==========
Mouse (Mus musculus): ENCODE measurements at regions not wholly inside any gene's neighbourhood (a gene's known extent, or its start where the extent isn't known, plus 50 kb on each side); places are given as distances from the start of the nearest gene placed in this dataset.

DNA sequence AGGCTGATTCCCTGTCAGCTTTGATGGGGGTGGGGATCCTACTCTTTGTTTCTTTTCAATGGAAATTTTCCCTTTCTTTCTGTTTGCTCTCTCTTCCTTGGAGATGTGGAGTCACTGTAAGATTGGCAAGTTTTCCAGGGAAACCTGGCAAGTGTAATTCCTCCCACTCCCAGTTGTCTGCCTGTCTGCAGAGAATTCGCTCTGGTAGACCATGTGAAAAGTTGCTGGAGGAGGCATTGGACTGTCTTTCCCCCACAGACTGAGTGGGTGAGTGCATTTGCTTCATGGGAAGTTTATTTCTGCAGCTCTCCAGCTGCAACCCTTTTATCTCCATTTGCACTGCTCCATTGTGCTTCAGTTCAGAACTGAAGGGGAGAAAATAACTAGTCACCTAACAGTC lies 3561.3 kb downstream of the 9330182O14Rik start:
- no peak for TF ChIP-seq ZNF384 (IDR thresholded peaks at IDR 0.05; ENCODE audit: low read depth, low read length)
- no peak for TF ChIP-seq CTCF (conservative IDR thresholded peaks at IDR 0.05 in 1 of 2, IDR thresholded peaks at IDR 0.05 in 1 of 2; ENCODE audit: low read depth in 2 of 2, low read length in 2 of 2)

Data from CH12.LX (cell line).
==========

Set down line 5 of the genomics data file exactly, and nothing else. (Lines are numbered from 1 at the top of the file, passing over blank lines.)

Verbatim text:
Data from CH12.LX (cell line).